Lawrence repeals old law on alcohol sale restriction
LAWRENCE, Kan. (AP) — Lawrence officials have repealed a restriction on alcohol sales near schools and churches that dates back to Prohibition.
The Lawrence Journal-World reports that the ordinance had rarely been enforced in recent years, but getting around the rules still required city leaders to go through a time-consuming review process each time a request for a waiver was made.
The City Commission struck the provision from city code during a meeting Tuesday. City Clerk Sherri Riedemann said the original concept for the provision — which barred alcohol sales within 400 feet (122 meters) of a school or church — was enacted in October 1933. It was more restrictive than state law, which prohibits retail liquor stores within 200 feet (61 meters) of schools, colleges or churches.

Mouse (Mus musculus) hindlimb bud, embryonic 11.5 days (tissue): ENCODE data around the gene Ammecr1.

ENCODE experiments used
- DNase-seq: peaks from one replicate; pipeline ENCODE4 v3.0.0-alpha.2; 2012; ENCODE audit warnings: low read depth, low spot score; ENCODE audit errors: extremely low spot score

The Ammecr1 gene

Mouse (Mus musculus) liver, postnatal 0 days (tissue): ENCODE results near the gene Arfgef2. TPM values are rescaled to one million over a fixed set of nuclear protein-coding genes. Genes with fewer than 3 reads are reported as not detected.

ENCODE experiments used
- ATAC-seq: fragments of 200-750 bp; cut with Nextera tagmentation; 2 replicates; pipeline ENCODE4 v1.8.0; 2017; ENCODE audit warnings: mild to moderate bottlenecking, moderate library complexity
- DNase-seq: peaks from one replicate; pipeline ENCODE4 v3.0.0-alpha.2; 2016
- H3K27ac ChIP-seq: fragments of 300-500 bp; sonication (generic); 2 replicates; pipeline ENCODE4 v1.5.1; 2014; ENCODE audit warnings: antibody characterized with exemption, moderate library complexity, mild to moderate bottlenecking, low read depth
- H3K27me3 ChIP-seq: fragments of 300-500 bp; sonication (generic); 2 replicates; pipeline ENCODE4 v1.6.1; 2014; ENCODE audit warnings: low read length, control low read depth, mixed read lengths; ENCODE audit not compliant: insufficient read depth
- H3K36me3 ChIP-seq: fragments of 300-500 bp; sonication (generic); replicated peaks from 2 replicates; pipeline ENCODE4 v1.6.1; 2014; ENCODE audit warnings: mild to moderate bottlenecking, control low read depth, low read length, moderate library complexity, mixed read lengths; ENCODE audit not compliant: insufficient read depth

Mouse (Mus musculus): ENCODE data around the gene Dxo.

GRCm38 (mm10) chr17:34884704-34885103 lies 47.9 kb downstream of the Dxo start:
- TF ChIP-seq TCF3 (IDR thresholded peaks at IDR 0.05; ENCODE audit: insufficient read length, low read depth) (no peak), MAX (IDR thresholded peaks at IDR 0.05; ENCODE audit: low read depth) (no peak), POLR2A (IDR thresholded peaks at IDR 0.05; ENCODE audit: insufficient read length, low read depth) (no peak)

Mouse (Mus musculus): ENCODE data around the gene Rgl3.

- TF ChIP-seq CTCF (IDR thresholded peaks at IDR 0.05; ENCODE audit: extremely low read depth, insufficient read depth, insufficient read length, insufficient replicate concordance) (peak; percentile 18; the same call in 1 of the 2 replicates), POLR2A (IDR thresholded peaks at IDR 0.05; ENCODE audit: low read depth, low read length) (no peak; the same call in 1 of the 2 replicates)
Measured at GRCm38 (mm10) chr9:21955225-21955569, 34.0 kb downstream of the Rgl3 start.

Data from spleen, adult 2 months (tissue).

When the ordinance was in effect, the commission had to hold public hearings before waiving the restrictions, even though nearby schools and churches rarely objected. Since 2013, the city has held 33 such hearings: 26 were for temporary events, while seven were for permanent premises. In each case, the commission granted the waiver.
Commissioners asked city staff to reconsider the provision after one such hearing. Staffers discovered that no public comment was provided during waiver hearings over the past five years, and only once did a neighboring school or church object.
City staff ultimately agreed with the commissioners. In a memo, they said the restrictions were anachronistic, “and the process burdensome.” The memo also noted that the commission still reviews liquor licenses and temporary permits for alcohol sales in the city.
Information from: Lawrence (Kan.) Journal-World, http://www.ljworld.com